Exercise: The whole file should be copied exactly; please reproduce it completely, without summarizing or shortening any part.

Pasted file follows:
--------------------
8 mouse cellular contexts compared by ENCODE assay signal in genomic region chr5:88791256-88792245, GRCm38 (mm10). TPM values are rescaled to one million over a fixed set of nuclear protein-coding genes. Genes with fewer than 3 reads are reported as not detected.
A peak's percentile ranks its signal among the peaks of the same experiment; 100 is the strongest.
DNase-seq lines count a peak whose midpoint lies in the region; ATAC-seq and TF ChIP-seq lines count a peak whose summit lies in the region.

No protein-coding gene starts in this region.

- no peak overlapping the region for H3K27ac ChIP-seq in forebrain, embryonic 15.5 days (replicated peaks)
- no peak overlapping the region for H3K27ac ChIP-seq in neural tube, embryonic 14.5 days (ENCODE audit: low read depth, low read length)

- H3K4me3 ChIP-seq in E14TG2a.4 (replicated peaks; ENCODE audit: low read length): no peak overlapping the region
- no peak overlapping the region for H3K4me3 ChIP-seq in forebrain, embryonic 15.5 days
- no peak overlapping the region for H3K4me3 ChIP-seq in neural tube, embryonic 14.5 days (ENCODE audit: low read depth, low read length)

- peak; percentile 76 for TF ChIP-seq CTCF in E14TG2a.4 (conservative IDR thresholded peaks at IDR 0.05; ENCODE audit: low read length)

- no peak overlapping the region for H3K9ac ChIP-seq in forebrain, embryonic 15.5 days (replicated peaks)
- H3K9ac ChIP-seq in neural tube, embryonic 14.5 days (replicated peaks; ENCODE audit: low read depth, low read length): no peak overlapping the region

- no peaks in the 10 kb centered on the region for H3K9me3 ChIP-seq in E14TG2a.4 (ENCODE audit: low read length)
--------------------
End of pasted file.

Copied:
8 mouse cellular contexts compared by ENCODE assay signal in genomic region chr5:88791256-88792245, GRCm38 (mm10). TPM values are rescaled to one million over a fixed set of nuclear protein-coding genes. Genes with fewer than 3 reads are reported as not detected.
A peak's percentile ranks its signal among the peaks of the same experiment; 100 is the strongest.
DNase-seq lines count a peak whose midpoint lies in the region; ATAC-seq and TF ChIP-seq lines count a peak whose summit lies in the region.

No protein-coding gene starts in this region.

- no peak overlapping the region for H3K27ac ChIP-seq in forebrain, embryonic 15.5 days (replicated peaks)
- no peak overlapping the region for H3K27ac ChIP-seq in neural tube, embryonic 14.5 days (ENCODE audit: low read depth, low read length)

- H3K4me3 ChIP-seq in E14TG2a.4 (replicated peaks; ENCODE audit: low read length): no peak overlapping the region
- no peak overlapping the region for H3K4me3 ChIP-seq in forebrain, embryonic 15.5 days
- no peak overlapping the region for H3K4me3 ChIP-seq in neural tube, embryonic 14.5 days (ENCODE audit: low read depth, low read length)

- peak; percentile 76 for TF ChIP-seq CTCF in E14TG2a.4 (conservative IDR thresholded peaks at IDR 0.05; ENCODE audit: low read length)

- no peak overlapping the region for H3K9ac ChIP-seq in forebrain, embryonic 15.5 days (replicated peaks)
- H3K9ac ChIP-seq in neural tube, embryonic 14.5 days (replicated peaks; ENCODE audit: low read depth, low read length): no peak overlapping the region

- no peaks in the 10 kb centered on the region for H3K9me3 ChIP-seq in E14TG2a.4 (ENCODE audit: low read length)